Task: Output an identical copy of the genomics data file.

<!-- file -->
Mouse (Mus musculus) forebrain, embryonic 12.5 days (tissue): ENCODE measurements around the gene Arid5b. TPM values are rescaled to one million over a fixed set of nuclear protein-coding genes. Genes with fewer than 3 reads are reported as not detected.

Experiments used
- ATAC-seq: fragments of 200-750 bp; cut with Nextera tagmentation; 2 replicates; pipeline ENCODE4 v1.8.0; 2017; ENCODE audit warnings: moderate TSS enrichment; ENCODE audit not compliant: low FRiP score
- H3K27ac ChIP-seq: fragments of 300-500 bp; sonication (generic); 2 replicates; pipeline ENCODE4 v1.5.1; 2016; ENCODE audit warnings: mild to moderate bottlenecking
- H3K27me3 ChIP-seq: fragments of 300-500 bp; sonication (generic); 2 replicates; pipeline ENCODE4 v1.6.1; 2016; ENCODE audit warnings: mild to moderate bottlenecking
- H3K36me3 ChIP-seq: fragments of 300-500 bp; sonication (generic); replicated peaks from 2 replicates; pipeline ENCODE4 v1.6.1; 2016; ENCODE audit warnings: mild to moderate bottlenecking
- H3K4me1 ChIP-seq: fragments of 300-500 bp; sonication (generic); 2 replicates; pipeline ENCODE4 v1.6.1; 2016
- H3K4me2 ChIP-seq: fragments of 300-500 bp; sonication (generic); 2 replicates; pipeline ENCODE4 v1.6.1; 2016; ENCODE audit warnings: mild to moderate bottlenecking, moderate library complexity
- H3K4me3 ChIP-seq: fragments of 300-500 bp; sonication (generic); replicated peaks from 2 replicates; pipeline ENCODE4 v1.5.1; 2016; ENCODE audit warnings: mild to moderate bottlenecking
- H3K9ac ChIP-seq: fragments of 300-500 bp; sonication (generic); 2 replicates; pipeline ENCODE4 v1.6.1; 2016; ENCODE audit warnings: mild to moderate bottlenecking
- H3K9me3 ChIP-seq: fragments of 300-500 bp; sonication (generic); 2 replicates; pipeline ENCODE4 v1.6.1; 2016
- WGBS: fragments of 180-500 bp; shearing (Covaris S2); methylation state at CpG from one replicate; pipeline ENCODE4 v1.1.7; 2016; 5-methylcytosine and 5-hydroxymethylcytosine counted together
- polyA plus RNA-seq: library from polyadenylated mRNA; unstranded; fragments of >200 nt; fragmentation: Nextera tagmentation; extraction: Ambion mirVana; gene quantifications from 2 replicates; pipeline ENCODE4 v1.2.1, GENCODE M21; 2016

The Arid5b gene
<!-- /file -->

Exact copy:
Mouse (Mus musculus) forebrain, embryonic 12.5 days (tissue): ENCODE measurements around the gene Arid5b. TPM values are rescaled to one million over a fixed set of nuclear protein-coding genes. Genes with fewer than 3 reads are reported as not detected.

Experiments used
- ATAC-seq: fragments of 200-750 bp; cut with Nextera tagmentation; 2 replicates; pipeline ENCODE4 v1.8.0; 2017; ENCODE audit warnings: moderate TSS enrichment; ENCODE audit not compliant: low FRiP score
- H3K27ac ChIP-seq: fragments of 300-500 bp; sonication (generic); 2 replicates; pipeline ENCODE4 v1.5.1; 2016; ENCODE audit warnings: mild to moderate bottlenecking
- H3K27me3 ChIP-seq: fragments of 300-500 bp; sonication (generic); 2 replicates; pipeline ENCODE4 v1.6.1; 2016; ENCODE audit warnings: mild to moderate bottlenecking
- H3K36me3 ChIP-seq: fragments of 300-500 bp; sonication (generic); replicated peaks from 2 replicates; pipeline ENCODE4 v1.6.1; 2016; ENCODE audit warnings: mild to moderate bottlenecking
- H3K4me1 ChIP-seq: fragments of 300-500 bp; sonication (generic); 2 replicates; pipeline ENCODE4 v1.6.1; 2016
- H3K4me2 ChIP-seq: fragments of 300-500 bp; sonication (generic); 2 replicates; pipeline ENCODE4 v1.6.1; 2016; ENCODE audit warnings: mild to moderate bottlenecking, moderate library complexity
- H3K4me3 ChIP-seq: fragments of 300-500 bp; sonication (generic); replicated peaks from 2 replicates; pipeline ENCODE4 v1.5.1; 2016; ENCODE audit warnings: mild to moderate bottlenecking
- H3K9ac ChIP-seq: fragments of 300-500 bp; sonication (generic); 2 replicates; pipeline ENCODE4 v1.6.1; 2016; ENCODE audit warnings: mild to moderate bottlenecking
- H3K9me3 ChIP-seq: fragments of 300-500 bp; sonication (generic); 2 replicates; pipeline ENCODE4 v1.6.1; 2016
- WGBS: fragments of 180-500 bp; shearing (Covaris S2); methylation state at CpG from one replicate; pipeline ENCODE4 v1.1.7; 2016; 5-methylcytosine and 5-hydroxymethylcytosine counted together
- polyA plus RNA-seq: library from polyadenylated mRNA; unstranded; fragments of >200 nt; fragmentation: Nextera tagmentation; extraction: Ambion mirVana; gene quantifications from 2 replicates; pipeline ENCODE4 v1.2.1, GENCODE M21; 2016

The Arid5b gene